Thai travel agents call for vaccinated foreigners to be exempt from quarantine by third quarter of 2021

Thai travel agents call for vaccinated foreigners to be exempt from quarantine by third quarter of 2021
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The Association of Thai Travel Agents is urging the government to do away with the mandatory 14 day quarantine for vaccinated foreign arrivals by the third quarter of the year. The president of the ATTA, Vichit Prakobgosol, says 30% of 10,000 inbound tourism firms have had to close for good due to the financial devastation caused by the pandemic.
He adds that a further 50% have closed temporarily since Thailand shut its borders, with only 20% of inbound tourism companies still operating. Those still in business have survived by shifting their focus to domestic tourists but are now suffering as a result of the resurgence of Covid-19. Vichit says that in order to help them survive, the government must focus on getting the second wave under control by next month and bring cases of local transmission down into double digits.
“If the number of infections has reduced from hundreds to tens, it should create trust and a better tourism atmosphere. It is believed that in the third quarter of 2021, there will be more foreign tourists visiting the country and the tourism sector will recover more than 80% in 2022. This will, without a doubt, gradually solve the country’s struggling economy.”
Vichit adds that with vaccination programmes already underway in many countries around the world, including Thailand’s tourist markets of China and Southeast Asia, tourists who can prove they’ve been vaccinated should be exempt from mandatory quarantine.
“Approximately, more than 1 billion people around the world will have completed 2 doses of Covid-19 vaccinations later this year and many will desperately want to travel abroad after over a year of being locked down at home. Therefore, we would like the government to put measures in to accommodate and attract this group of people to travel in Thailand without a 14-day quarantine.”
He adds that the rollout of the first Covid-19 vaccine to arrive in the Kingdom next month may go some way to reducing concerns among Thais.
“Moreover, the earlier announcement of the arrival of Covid-19 vaccination in Thailand by February might have caused less stress and concern among Thai people when welcoming foreign tourists. We predict the majority of vulnerable and at risk people will be vaccinated by the third quarter in Thailand based on the government’s current plan, which should allow vaccinated people to enter with no quarantine.”
Your email address will not be published. Required fields are marked * Comment Health Ministry says local administrations can buy Covid vaccines for roll-out in their areas
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The Public Health Minister, Anutin Charnvirakul, says local administrations can use allocated funds to buy approved Covid vaccines for administration in their localities.
“The government plans to provide free jabs to the public but it is alright too if a local administration wants to use state-allocated funds to launch their own vaccination drive. It is good that local administrative bodies want to help. What they need to do is check with the authorities because there are certain rules and regulations to comply with.”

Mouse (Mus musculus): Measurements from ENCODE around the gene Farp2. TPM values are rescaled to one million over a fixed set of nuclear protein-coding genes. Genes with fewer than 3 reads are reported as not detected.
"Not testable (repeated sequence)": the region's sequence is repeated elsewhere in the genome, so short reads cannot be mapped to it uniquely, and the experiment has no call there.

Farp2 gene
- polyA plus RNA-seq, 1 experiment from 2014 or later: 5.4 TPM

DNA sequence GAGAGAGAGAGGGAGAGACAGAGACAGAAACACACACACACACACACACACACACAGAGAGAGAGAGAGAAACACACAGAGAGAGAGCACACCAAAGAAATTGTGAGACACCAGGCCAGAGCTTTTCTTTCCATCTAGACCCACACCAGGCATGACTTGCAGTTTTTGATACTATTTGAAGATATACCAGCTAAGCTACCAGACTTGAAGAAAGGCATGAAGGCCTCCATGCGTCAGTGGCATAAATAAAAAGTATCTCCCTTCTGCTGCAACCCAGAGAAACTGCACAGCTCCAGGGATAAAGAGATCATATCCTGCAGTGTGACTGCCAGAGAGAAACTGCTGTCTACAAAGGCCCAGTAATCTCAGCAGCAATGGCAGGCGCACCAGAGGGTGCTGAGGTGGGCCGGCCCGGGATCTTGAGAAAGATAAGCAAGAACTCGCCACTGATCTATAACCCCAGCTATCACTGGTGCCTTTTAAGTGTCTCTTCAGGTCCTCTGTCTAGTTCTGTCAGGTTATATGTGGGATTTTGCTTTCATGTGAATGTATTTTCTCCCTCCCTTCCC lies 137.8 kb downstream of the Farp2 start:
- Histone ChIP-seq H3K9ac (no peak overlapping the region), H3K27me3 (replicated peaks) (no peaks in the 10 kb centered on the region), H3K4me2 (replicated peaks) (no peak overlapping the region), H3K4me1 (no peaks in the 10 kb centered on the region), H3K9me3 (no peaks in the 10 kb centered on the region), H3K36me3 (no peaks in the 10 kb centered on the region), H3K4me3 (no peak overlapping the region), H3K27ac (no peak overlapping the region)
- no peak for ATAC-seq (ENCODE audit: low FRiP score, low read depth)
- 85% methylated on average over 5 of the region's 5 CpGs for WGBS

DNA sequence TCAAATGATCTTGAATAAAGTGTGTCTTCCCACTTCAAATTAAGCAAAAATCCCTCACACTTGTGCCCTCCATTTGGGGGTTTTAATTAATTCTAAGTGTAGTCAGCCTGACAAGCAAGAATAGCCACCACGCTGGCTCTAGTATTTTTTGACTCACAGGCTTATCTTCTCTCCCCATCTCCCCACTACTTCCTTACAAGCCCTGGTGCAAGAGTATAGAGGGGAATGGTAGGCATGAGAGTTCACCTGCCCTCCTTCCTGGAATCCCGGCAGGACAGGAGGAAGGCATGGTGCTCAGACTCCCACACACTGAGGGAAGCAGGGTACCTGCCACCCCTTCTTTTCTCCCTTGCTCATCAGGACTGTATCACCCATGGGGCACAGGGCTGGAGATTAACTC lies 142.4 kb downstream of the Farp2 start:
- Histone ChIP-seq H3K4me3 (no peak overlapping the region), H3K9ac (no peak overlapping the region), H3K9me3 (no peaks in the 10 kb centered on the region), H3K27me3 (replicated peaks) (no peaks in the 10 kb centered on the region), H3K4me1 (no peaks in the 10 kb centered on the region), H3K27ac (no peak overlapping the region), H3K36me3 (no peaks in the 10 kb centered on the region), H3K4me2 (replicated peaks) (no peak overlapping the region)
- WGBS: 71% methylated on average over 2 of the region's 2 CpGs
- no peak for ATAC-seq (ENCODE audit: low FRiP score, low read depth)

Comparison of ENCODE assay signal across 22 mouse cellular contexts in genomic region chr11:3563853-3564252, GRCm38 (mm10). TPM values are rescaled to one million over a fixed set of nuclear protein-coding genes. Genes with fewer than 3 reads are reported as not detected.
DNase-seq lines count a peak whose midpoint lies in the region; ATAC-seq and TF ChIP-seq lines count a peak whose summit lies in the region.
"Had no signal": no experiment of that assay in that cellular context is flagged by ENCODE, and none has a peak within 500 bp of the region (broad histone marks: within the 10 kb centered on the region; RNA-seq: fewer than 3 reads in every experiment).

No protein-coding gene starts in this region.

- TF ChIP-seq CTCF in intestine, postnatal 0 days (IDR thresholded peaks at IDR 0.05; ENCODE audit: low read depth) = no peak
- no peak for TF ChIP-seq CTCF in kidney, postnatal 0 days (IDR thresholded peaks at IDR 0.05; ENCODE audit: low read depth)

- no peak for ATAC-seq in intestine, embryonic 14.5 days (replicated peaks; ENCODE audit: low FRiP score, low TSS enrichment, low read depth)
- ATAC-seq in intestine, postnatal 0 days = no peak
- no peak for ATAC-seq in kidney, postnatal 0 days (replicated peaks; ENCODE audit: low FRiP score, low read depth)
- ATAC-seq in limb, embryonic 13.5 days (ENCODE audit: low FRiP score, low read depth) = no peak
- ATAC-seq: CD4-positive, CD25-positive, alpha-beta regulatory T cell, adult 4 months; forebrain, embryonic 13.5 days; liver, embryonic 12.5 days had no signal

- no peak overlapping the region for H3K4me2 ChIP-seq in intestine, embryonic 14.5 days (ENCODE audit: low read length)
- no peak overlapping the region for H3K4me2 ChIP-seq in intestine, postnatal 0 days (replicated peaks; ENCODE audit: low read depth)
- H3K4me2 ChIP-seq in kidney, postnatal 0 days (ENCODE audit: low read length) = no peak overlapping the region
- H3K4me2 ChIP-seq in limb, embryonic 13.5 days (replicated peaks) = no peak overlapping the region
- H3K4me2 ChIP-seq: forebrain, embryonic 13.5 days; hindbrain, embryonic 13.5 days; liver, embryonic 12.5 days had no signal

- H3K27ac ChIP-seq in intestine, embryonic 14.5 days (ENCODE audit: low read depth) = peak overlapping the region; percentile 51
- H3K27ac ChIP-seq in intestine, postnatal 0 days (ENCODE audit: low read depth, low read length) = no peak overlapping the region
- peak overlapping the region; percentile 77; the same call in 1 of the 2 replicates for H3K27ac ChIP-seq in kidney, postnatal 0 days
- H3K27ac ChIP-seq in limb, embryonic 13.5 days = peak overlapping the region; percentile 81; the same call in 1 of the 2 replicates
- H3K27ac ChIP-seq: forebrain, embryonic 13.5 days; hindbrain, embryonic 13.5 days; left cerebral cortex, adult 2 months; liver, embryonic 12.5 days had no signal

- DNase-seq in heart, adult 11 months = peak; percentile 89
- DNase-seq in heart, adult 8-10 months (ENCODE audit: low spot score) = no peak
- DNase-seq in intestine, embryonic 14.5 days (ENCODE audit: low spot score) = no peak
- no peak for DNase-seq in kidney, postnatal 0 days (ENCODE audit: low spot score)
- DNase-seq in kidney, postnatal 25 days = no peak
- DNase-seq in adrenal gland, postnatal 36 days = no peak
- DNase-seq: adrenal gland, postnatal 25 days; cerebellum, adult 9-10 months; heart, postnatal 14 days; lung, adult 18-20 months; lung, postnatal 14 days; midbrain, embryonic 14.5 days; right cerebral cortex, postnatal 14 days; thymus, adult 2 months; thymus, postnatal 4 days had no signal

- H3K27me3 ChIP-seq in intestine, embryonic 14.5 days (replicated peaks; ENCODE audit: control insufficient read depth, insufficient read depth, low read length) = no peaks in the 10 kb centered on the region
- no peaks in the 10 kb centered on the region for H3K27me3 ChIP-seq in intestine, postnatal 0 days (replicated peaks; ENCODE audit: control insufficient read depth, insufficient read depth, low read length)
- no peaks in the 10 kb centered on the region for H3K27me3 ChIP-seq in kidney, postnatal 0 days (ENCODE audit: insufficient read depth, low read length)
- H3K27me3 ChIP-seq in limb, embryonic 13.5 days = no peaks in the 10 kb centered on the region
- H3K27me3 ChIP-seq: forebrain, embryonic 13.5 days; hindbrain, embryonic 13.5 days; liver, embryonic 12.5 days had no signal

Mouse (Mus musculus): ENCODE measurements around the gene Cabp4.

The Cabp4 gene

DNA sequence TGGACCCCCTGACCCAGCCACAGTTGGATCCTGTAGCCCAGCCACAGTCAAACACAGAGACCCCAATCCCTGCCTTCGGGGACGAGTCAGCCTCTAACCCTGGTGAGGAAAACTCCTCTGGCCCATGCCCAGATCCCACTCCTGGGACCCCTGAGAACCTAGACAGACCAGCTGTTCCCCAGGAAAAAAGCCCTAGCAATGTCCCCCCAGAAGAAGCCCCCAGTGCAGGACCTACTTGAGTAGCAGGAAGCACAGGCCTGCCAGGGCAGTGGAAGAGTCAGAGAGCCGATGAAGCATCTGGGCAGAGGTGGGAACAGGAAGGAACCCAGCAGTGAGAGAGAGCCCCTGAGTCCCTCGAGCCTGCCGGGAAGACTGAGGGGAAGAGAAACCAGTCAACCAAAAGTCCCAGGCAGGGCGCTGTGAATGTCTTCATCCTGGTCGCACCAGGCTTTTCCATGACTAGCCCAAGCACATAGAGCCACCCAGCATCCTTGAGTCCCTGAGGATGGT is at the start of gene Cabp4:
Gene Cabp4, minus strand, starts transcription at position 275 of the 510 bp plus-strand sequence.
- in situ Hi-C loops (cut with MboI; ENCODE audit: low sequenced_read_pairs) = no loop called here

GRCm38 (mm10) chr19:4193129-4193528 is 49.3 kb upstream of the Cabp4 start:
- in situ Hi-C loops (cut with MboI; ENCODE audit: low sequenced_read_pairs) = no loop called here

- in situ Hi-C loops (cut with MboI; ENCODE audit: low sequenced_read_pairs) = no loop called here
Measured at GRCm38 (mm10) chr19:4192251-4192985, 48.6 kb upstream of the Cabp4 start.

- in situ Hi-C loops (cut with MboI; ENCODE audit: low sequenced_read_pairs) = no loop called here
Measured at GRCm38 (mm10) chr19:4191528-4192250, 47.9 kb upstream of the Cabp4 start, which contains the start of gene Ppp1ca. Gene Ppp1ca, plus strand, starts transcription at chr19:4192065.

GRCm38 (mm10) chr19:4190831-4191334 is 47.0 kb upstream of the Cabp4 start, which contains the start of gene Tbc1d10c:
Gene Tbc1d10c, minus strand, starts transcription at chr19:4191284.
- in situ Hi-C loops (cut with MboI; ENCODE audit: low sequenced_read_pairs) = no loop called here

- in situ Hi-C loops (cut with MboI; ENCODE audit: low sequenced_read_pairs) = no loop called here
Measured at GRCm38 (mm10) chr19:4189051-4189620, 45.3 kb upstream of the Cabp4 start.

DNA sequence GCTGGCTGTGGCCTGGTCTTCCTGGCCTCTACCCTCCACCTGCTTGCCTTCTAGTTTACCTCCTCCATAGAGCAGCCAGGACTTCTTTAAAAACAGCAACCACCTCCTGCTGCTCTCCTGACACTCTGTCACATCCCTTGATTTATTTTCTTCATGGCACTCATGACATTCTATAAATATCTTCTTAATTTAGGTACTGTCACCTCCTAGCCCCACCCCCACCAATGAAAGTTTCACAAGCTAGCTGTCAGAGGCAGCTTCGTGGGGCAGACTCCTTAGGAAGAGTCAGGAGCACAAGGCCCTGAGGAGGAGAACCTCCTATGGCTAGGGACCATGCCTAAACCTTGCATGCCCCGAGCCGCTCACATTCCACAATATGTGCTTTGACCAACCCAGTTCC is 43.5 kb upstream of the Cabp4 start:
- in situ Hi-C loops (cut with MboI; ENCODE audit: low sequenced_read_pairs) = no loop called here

Anutin has stressed that the vaccines must have Food and Drug Administration approval. Last month, a private hospital in Bangkok was asked to remove an advert offering the opportunity to pre-order the Moderna vaccine, which has not yet been registered for FDA approval.
Paisarn Dunkum from the FDA says even if vaccines have been approved elsewhere in the world, they still require registration with the Thai regulatory body. The process requires manufacturers to supply testing data and information on potential risks, so that the Public Health Ministry has the necessary information to deal with potential side effects. Based on the information provided, the FDA will decide on the safety and efficacy of each vaccine.
“The FDA needs to protect consumers. We need companies to register so we can trace importers and companies if safety issues arise.”
Meanwhile, the Bangkok Post reports that the mayor of Nakhon Nonthaburi municipality, Somnuek Thanadechakul, has already requested approval to buy vaccines directly from the Health Ministry in order to begin a local vaccination drive. Somnuek says the municipality is budgeting 260 million baht for procurement of the vaccines, adding that several other administrations plan to do the same.
The Health Ministry says local administrations must use their state-allocated funds to buy the vaccines, as opposed to using supplies from the government’s free rollout. The government’s campaign will begin next month, when 2 million doses of the Chinese Sinovac jab are rolled out to frontline medical workers, volunteer healthcare workers, and high-risk groups. This will be followed by 60 million doses of the vaccine developed by AstraZeneca in partnership with the UK’s Oxford University. It’s understood the government is hoping to achieve herd immunity in at least 50% of Thailand’s population.
For now, only the Chinese and AstraZeneca offerings have registered for FDA approval. While other companies have been invited to register their vaccines, Anutin says the firms have stipulated conditions for doing so.
“These companies say they will not register their vaccines in Thailand unless authorities guarantee to place an order comprising a certain amount.”

This data comes from MediaIntel.Asia's Media Intelligence and Media Monitoring Platform.

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